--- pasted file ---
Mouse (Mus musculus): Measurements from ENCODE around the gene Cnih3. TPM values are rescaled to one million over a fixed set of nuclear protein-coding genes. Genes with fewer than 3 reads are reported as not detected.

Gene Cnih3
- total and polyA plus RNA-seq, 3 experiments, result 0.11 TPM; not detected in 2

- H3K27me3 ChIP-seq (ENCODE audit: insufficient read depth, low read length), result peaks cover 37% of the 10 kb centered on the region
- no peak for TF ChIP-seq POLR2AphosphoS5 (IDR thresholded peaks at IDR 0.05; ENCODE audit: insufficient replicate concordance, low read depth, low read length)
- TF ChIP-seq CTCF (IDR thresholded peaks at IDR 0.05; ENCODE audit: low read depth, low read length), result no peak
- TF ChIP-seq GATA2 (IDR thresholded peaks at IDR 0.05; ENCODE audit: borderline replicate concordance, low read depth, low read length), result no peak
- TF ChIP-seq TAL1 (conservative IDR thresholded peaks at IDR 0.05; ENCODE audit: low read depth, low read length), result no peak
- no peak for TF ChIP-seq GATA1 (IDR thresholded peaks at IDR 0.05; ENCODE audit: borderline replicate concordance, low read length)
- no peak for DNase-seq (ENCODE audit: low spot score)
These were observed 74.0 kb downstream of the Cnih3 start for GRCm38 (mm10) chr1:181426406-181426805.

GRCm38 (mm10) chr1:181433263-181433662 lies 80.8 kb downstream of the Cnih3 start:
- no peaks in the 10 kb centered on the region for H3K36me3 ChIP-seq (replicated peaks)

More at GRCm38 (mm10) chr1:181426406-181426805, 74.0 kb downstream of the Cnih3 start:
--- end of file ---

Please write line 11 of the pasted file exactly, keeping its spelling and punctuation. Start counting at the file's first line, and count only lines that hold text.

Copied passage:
These were observed 74.0 kb downstream of the Cnih3 start for GRCm38 (mm10) chr1:181426406-181426805.